In self-access areas aiming to support agency and autonomy, as they most often do, it would seem best to avoid prescriptive environments. This comes with one caveat, however, and that is that students exhibit varying levels of prior knowledge, expertise, and autonomy. David Ausabel, known for his contributions to educational psychology, asserted, “The most important single factor influencing learning is what the learner already knows” (1968, p. vi). This applies not to just language, but the noticing, orientation to, and use of affordances in an environment as well. Skilled and experienced self-access users may find a plethora of affordances to act upon in an open environment, whereas novice self-access users may find themselves relatively lost without any sort of prescription or recommendation, dependent upon prior knowledge. From the perspective of fostering autonomy, rather than simply supporting those learners who are already effectively autonomous, it would behoove educators and designers to develop learning environments which allow for some guidance to learners that need it. By avoiding outright explicit prescriptivism, though, spaces can also accommodate learners with other ideas of how they might want to use the space to support and further their learning. The degree to which prescription features in the design of a space will be dependent upon the context and the institution’s goals.
Classroom learning environment design has been greatly informed by instructional design and often presupposes the presence of someone operating in a teaching capacity, meaning that design decisions feature mostly in terms of classrooms’ built pedagogy—“the ability of the space to define how one teaches” (Oblinger, 2007, p. 1.1)—whereas in a traditional self-access environment such as a library, greater emphasis has been placed on materials selection, organization, structure, and other provisions (including staffing and support) which may mediate users’ effective navigation of the space and selection and use of materials as autonomous agents. There may be a wealth of knowledge that can be incorporated in SAL from library design. While self-access centers (SACs) began simply as resource centers, they became distinctly different from libraries in that many SACs started focusing on resource use and activity. In recent years, however, libraries have followed suit, abandoning the position of being only materials repositories—modern libraries now often feature learning commons (Beagle, 1999). Even in the traditional sense, libraries shared many commonalities with SACs: They are both self-access spaces, unbound by many classroom limitations, and have an interest in making sure that materials and resources are organized and arranged to support access, selection, and use.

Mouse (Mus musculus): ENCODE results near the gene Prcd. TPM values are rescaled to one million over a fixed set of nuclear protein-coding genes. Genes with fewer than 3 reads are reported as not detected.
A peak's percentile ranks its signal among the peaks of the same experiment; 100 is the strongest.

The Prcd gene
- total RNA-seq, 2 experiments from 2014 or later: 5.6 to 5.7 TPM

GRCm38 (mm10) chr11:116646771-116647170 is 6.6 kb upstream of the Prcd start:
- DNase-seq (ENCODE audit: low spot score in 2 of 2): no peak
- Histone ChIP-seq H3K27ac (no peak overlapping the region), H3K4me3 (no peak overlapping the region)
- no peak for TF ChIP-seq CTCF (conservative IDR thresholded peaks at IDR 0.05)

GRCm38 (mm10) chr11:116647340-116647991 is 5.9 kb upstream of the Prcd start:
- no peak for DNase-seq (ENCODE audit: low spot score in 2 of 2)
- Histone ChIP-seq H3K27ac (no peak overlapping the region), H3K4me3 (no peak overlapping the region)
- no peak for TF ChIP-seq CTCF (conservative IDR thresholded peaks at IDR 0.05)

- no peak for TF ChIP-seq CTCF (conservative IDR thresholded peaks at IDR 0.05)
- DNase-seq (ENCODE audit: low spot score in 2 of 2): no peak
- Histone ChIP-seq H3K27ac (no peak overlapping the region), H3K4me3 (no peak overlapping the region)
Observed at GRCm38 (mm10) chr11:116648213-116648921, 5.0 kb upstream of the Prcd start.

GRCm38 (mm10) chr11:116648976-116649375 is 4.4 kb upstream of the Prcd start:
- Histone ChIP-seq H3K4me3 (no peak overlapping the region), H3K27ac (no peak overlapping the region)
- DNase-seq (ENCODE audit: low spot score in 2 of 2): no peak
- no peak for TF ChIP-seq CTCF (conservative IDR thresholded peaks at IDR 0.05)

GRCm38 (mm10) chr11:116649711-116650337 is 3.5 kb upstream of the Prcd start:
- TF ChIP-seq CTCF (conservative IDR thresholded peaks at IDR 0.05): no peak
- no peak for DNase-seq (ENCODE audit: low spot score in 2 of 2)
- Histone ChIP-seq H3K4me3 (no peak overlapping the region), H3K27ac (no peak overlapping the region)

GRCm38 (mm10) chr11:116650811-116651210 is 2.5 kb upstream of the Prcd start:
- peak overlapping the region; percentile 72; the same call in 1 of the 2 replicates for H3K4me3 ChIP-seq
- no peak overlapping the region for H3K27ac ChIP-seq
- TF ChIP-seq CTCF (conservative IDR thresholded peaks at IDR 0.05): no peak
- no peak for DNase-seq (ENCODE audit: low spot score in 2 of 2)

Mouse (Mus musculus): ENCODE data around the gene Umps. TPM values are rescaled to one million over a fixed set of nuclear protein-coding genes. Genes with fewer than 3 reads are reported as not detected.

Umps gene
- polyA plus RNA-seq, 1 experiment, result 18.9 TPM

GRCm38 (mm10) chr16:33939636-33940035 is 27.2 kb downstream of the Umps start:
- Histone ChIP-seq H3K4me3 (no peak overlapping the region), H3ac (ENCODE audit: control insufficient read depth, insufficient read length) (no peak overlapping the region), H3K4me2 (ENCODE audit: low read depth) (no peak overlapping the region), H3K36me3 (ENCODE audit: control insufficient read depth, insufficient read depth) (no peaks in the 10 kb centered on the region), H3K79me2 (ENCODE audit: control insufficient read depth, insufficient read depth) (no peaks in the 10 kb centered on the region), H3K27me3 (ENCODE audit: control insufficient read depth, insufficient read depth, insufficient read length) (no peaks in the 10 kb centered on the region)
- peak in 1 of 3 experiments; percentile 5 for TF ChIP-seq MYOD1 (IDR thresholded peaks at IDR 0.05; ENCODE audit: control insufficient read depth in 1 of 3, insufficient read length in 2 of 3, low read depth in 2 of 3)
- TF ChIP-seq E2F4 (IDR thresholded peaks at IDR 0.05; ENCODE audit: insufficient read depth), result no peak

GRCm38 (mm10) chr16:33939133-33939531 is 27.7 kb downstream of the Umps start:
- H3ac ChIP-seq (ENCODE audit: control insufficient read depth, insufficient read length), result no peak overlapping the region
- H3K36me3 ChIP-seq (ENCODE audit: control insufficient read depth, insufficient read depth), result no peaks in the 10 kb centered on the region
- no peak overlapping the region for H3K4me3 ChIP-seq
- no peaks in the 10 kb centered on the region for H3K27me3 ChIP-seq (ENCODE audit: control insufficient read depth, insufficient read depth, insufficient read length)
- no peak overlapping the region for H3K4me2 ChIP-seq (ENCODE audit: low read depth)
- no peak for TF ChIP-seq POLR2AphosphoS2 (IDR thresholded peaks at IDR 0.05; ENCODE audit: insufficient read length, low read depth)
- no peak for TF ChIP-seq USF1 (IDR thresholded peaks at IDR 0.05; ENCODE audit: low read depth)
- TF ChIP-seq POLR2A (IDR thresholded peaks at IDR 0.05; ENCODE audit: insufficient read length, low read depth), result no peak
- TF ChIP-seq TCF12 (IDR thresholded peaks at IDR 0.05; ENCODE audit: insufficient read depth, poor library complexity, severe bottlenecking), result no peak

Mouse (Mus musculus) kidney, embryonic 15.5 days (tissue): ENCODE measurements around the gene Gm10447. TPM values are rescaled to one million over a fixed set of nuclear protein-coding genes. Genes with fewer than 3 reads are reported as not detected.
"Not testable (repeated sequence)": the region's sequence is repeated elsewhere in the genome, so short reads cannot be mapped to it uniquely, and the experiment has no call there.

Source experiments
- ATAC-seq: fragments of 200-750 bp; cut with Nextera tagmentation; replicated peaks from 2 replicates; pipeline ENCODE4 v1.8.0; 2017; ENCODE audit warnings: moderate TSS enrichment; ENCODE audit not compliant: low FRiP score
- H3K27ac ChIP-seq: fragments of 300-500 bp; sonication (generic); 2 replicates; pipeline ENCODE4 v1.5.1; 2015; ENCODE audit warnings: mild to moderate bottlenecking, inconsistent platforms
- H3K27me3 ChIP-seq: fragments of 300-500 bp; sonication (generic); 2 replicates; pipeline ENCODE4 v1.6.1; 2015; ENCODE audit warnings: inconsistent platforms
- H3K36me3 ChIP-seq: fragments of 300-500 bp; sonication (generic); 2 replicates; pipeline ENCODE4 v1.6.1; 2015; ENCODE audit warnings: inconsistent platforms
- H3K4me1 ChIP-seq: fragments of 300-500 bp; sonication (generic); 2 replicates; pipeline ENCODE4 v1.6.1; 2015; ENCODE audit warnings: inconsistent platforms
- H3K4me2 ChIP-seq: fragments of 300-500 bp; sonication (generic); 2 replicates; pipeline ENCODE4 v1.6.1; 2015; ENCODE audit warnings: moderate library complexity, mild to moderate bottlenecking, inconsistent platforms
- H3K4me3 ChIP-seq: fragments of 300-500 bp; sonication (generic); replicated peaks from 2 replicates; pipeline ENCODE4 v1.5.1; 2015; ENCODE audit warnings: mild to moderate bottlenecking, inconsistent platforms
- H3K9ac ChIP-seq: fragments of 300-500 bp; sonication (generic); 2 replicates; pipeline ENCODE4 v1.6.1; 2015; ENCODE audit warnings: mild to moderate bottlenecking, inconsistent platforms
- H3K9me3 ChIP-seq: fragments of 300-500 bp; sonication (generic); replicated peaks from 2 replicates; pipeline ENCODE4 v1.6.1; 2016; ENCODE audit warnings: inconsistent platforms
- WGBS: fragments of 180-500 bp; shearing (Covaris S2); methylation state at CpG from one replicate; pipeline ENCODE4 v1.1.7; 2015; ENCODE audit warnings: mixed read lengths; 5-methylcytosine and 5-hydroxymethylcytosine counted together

Without a class teacher to act as prescriber of action, the other mediating factors of self-access learning environments are doubly important. Design in classroom contexts is not unimportant—in fact, the opposite is true (Allford & Pachler, 2007; Goh & Khine, 2002; Murphey, 2013; Oblinger, 2007; van Lier, 2004) and built pedagogy can have powerful positive effects (Oblinger, 2007). However, physical aspects of a designed learning environment in a self-access context may play a larger relative role in learning and activity for a particular space, thus underscoring the importance of good design in those spaces to create effective places for learning. Design certainly plays a mediating role in possible action, and thus learning, and so it is helpful to think of built pedagogy from the stance that it is also possible for learners to both teach themselves and be taught be others (and teaching themselves is expressing agency over their own learning).
Complexity in Self-Access Language Learning
Language learning can be considered relatively complex and inclusive of a variety of learning processes, particularly when compared with some other subjects and knowledge areas (e.g. history). With regard to learning environments, while this complexity necessitates many design considerations, it also implies that language is a particularly useful lens for studying and understanding appropriate design interventions for many kinds of learning. SALL can include, for example: the development of higher order thinking processes, such as analyzing and evaluating resources; knowledge acquisition, including content knowledge and vocabulary; cognitive skills, notably when receiving or producing language; and metacognitive skills, as used in planning, monitoring, reflecting upon, and revising personal approaches to learning. In addition to the variety of things people learn through and with language, language learners make use of the encoding (creation), potentiation (storage), and recall of all memory types, which can be regarded as various ways of learning at the physiological level. For discussion on memory types, see Carey (2014) or Hattie and Yates (2014).